- Crawford, C. (1997). The art of computer game design. 1st ed. Vancouver, WA: Washington State University Vancouver.
- Wolf, M. (2000). [online] Available at: http://s3.amazonaws.com/academia.edu.documents/1979904/9h2wevyakguizku.pdf?AWSAccessKeyId=AKIAIWOWYYGZ2Y53UL3A&Expires=1492749630&Signature=0WjbJlHDQPYebV8AE0m8Fd22O98%3D&response-content-disposition=inline%3B%20filename%3DGenre_and_the_Video_Game.pdf [Accessed 16 Apr. 2017].
- Aarseth, E (2004) [online] Available at: http://webcache.googleusercontent.com/search?q=cache:http://blogs.bgsu.edu/honors1120/files/2013/08/Aarseth_Genre_Trouble_selectable_text.pdf&gws_rd=cr&ei=Qt75WK3WF9LFwQLk7an4BA [Accessed 16 Apr. 2017].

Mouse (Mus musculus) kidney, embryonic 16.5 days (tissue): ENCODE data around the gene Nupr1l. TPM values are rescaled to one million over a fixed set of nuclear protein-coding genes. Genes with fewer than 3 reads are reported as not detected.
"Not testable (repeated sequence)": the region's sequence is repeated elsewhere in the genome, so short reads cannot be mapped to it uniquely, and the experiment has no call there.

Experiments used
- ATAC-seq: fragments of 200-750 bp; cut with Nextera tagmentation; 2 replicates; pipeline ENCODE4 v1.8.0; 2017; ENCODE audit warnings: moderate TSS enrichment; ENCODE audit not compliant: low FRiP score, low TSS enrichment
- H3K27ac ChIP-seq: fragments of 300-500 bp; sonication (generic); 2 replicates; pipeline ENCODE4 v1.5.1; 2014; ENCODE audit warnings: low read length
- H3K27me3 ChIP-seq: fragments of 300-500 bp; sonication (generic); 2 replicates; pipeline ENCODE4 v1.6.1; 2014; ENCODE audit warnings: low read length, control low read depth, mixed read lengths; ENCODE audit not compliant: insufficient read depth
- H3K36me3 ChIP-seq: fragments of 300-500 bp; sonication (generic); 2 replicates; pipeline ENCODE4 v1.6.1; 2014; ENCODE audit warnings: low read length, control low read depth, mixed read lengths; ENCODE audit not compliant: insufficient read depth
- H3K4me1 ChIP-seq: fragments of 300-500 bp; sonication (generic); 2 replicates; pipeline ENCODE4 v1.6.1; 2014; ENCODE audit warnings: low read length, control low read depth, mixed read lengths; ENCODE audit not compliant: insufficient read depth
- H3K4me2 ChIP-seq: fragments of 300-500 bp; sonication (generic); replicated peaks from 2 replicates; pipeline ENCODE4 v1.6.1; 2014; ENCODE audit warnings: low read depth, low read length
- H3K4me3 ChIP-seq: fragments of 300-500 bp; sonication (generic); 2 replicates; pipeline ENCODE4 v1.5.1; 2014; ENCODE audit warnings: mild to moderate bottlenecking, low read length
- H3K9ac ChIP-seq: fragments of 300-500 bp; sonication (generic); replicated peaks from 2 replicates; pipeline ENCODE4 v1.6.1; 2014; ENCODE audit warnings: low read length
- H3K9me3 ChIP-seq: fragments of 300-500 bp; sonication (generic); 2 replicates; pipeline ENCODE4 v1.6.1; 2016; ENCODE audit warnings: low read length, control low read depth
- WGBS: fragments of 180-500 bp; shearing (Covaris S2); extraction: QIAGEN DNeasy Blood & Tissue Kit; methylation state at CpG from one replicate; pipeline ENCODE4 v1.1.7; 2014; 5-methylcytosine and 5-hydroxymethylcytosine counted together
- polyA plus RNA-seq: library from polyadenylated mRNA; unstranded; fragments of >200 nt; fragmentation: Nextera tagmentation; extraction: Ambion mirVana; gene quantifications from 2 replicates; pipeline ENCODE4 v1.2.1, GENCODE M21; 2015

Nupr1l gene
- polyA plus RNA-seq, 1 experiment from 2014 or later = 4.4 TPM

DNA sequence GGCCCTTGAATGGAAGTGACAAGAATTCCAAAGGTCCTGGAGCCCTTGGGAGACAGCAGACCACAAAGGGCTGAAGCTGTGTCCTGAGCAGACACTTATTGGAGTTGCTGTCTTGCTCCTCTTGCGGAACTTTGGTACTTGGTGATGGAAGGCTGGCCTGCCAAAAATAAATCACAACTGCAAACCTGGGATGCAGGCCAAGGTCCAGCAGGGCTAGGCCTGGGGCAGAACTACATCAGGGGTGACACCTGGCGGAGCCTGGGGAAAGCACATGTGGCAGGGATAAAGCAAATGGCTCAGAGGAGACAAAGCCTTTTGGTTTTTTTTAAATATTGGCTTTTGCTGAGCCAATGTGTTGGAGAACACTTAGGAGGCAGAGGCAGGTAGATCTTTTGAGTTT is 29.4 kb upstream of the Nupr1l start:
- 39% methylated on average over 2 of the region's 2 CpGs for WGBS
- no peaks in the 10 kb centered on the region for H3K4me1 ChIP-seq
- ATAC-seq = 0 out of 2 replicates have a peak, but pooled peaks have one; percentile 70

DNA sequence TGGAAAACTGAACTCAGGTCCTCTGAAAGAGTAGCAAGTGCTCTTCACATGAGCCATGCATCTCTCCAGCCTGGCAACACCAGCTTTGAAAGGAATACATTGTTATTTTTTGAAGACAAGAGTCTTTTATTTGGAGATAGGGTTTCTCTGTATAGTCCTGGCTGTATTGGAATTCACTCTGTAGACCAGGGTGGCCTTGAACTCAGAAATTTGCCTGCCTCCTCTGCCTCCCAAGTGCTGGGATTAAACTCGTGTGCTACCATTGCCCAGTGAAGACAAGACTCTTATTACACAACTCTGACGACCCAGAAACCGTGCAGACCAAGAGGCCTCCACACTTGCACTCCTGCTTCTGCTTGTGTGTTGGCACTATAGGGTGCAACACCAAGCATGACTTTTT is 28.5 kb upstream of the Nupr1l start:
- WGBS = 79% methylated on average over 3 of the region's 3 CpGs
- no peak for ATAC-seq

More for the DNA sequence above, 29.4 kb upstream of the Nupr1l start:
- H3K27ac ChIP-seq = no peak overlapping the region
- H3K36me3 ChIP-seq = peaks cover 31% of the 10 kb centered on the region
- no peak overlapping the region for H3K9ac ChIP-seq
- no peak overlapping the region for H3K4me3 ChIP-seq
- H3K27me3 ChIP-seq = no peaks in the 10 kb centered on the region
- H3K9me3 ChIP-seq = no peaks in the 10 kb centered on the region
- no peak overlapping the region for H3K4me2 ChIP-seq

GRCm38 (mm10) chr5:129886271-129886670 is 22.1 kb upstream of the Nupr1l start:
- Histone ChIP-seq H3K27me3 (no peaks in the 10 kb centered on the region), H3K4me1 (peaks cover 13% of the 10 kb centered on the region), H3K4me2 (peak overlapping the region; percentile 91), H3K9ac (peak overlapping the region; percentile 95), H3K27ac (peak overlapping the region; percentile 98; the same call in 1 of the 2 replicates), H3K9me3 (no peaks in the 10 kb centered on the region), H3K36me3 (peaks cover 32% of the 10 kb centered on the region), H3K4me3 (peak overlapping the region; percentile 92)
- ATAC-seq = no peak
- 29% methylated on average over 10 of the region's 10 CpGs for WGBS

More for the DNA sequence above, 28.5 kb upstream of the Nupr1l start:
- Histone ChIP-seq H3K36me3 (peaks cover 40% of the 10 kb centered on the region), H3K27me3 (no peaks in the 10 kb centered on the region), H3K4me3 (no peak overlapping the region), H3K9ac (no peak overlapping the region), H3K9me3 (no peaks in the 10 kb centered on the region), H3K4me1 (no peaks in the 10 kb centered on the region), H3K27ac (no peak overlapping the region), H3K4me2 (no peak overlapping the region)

- Somewhere Nearby is Colossal Cave: Examining Will Crowther’s Original “Adventure” in Code and in Kentucky (2007), http://www.digitalhumanities.org/dhq/vol/001/2/000009/000009.html
- Kalata, K. (2011). The guide to classic graphic adventures. 1st ed. [S.l.]: Hardcoregaming101.net.
- Get Lamp,
Available at: https://www.youtube.com/watch?v=o15itQ_EhRo [Accessed 16 Apr. 2017].
- Machina’s History of Adventure Games,
Available at: https://www.youtube.com/watch?v=jEQcSvjLbA [Accessed 16 Apr. 2017].
- EFMS – History of Point and Click Adventures,
Available at: https://www.youtube.com/watch?v=kR12j_qbhv4 [Accessed 16 Apr. 2017].
- Lori Cole’s History of Adventure Games ,
Available at: https://www.youtube.com/watch?v=90KjbFugYk4 [Accessed 16 Apr. 2017].
- Why are We Still Talking about LucasArts’ Old Adventure,
Available at: Games?http://www.gamasutra.com/view/feature/189899/why_are_we_still_talking_about_.php [Accessed 16 Apr. 2017].